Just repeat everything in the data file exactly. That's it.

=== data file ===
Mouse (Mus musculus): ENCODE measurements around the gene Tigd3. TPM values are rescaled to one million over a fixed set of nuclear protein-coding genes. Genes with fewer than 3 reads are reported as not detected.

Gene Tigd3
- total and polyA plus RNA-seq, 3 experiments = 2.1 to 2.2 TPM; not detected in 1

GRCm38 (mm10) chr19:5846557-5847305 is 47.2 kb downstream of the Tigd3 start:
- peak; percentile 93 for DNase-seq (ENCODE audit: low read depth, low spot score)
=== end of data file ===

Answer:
Mouse (Mus musculus): ENCODE measurements around the gene Tigd3. TPM values are rescaled to one million over a fixed set of nuclear protein-coding genes. Genes with fewer than 3 reads are reported as not detected.

Gene Tigd3
- total and polyA plus RNA-seq, 3 experiments = 2.1 to 2.2 TPM; not detected in 1

GRCm38 (mm10) chr19:5846557-5847305 is 47.2 kb downstream of the Tigd3 start:
- peak; percentile 93 for DNase-seq (ENCODE audit: low read depth, low spot score)